An early photo from Webster Hall. A New Year's Eve party hosted by dancer Margarita Buencore (1938).
Beyond the rambunctious New Year's Parties and debauched concerts, Webster Hall has also operated as an important venue of political activity. Here, a fundraiser for Republican candidates vying for local, state and federal office in New York State convene inside Webster Hall (1958).
Before the smoke-filled rooms and backroom power brokering, Webster Hall was an organizing hub—playing host as a haven for New York City's buzzing political blocs. On July 17, 1945, the newspaper and mail deliverer's union members voted to end their labor strike.
Fast forward two decades and Webster Hall slowly shed its image as a place of political organizing. Instead, it emerged as one of the leading music venues for New Yorkers. Jefferson Airplane (pictured) performed in January, 1967, in what is dubbed as the "first psychedelic light show" to hit New York City.
Mick Jagger, backstage at Webby in the late eighties.
Far from its roots as a social club for New York's political elite, Webster Hall evolved to become a haven for subversive and fringe culture. Here model Kirsten McMenamy poses during the AmFar benefit at Webster Hall in 1993.
Mick back at it again. This time he performs with the Rolling Stones at Webster Hall in 1993.
Madonna turned heads and broke all the rules with her 1995 Bedtime Stories performance-come-party.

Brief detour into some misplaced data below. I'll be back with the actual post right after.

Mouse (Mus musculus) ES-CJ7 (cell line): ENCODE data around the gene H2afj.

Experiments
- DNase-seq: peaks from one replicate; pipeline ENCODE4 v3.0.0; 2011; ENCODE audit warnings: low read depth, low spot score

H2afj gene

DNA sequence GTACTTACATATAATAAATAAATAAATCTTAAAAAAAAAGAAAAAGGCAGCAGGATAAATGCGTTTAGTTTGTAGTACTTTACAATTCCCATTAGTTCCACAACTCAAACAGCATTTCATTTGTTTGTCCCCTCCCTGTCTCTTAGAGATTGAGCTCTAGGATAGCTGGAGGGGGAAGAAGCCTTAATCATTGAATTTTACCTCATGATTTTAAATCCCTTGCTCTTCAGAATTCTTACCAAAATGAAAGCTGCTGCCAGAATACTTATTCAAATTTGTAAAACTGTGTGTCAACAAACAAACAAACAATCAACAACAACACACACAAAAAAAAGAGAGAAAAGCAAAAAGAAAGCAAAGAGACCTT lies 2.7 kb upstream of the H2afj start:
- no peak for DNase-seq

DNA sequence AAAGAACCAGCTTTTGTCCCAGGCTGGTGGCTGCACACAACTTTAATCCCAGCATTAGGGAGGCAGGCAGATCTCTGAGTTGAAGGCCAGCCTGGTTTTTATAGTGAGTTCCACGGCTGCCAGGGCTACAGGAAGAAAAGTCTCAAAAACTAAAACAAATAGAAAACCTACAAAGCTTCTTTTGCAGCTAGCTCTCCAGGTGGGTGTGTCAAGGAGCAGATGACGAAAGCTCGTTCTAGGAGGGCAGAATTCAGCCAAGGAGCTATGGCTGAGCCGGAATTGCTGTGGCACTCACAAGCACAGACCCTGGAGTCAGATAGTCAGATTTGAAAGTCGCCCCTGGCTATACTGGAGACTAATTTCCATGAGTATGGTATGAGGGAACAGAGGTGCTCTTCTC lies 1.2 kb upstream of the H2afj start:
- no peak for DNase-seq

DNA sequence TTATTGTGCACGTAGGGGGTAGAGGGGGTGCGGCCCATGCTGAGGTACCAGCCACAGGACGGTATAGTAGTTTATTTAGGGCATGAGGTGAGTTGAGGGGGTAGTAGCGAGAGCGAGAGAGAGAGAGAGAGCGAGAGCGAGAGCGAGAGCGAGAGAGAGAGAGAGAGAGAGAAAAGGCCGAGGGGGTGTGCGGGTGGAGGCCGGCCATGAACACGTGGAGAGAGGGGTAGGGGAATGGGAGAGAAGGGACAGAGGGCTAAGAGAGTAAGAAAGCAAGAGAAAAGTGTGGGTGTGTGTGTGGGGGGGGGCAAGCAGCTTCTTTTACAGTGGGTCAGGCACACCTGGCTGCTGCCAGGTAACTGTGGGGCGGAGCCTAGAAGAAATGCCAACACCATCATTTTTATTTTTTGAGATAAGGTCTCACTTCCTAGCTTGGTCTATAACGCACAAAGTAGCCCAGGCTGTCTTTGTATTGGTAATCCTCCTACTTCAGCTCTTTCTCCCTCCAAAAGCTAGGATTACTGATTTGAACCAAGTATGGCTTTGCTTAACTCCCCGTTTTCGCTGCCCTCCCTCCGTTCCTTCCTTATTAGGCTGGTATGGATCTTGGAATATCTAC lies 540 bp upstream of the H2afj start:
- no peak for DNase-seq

Her performance at Webster Hall became a spectacular classic. Her epic night, dubbed "Madonna's Pajama Party" is remembered as one of the all-time great nights at Webster Hall.
Madonna read a children's story called 'Miss Spider's Tea Party' to the assembled guests and television viewers.
Webster Hall was also known for its coterie of celebrity guests. Here, Bret Michaels of Poison and Pamela Anderson are spotted in the crowd in October 1994.
A topless woman dances on stage while other patrons dance during a party held inside New York City's Webster Hall, 1993.
Prince rehearsing before a video promo at Webster Hall in April, 2004.
More than music: Webster Hall was the confluence of artist performance and New York's downtown fashion elite. Here Chloe Sevingny arrives before a Duran Duran reunion concert (2003).
"Alternative Fashion" — a democratic, makeshift fashion show for New York's independent, young fashion designers, hosted at Webster Hall in 1996.
The Exotic Erotic Ball, billed as the biggest in sexiest costume and lingerie party in America is held at Webster Hall (2001).
Legendary burlesque dancer, Dita Von Teese arrives to promote the Exotic Erotic Ball at Webster Hall.
Fetish artist Catherine D''Lish takes a bath in a giant Martini glass during the Exotic Erotic Ball at Webster Hall November 28, 2001 in New York. A tradition in San Francisco and newly launched in New York, the Ball draws those interested in erotica and role play.
Back to politics: Hillary Clinton stumps on the trail during her 2000 bid for Senator. Here she speaks to a crowd of donors and voters at Webster Hall.
A young Kanye West performs at Webster Hall at Webster Hall in New York City, New York, United States (2004).
The late Chester Bennington, of Linkin Park, in concert at Webster Hall in 2007.
Inside Wilhelmina's NYFW: Men's party in July 2017.
A new generation, but it's still the same old Webster Hall. Tyler, The Creator performs with 070 Shake in one of the last concerts in Webster Hall's storied and illustrious history.
After a recent change in ownership, it has been announced that Webster Hall will shutter after more than hudnred years in lower Manhattan and return in 2020 as Spectrum Hall. This month legendary musical venue closes, ending an incredible run as one of New York's most important cultural, social, and political mainstays.